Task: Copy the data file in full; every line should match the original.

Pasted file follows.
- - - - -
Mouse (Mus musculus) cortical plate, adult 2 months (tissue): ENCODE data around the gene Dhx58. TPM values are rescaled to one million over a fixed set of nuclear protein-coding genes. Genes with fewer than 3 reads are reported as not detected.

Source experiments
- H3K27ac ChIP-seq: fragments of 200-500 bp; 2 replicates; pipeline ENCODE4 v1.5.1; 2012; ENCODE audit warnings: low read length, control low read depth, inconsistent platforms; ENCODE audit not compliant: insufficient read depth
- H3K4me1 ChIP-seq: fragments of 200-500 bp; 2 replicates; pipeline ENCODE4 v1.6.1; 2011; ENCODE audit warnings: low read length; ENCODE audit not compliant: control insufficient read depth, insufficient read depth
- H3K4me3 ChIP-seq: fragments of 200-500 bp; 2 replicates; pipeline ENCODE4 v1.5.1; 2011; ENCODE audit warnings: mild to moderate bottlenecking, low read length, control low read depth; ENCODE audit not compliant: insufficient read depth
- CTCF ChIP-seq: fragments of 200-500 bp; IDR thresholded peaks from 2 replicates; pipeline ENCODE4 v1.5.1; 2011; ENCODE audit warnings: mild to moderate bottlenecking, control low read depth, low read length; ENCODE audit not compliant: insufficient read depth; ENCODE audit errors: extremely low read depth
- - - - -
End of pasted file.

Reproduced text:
Mouse (Mus musculus) cortical plate, adult 2 months (tissue): ENCODE data around the gene Dhx58. TPM values are rescaled to one million over a fixed set of nuclear protein-coding genes. Genes with fewer than 3 reads are reported as not detected.

Source experiments
- H3K27ac ChIP-seq: fragments of 200-500 bp; 2 replicates; pipeline ENCODE4 v1.5.1; 2012; ENCODE audit warnings: low read length, control low read depth, inconsistent platforms; ENCODE audit not compliant: insufficient read depth
- H3K4me1 ChIP-seq: fragments of 200-500 bp; 2 replicates; pipeline ENCODE4 v1.6.1; 2011; ENCODE audit warnings: low read length; ENCODE audit not compliant: control insufficient read depth, insufficient read depth
- H3K4me3 ChIP-seq: fragments of 200-500 bp; 2 replicates; pipeline ENCODE4 v1.5.1; 2011; ENCODE audit warnings: mild to moderate bottlenecking, low read length, control low read depth; ENCODE audit not compliant: insufficient read depth
- CTCF ChIP-seq: fragments of 200-500 bp; IDR thresholded peaks from 2 replicates; pipeline ENCODE4 v1.5.1; 2011; ENCODE audit warnings: mild to moderate bottlenecking, control low read depth, low read length; ENCODE audit not compliant: insufficient read depth; ENCODE audit errors: extremely low read depth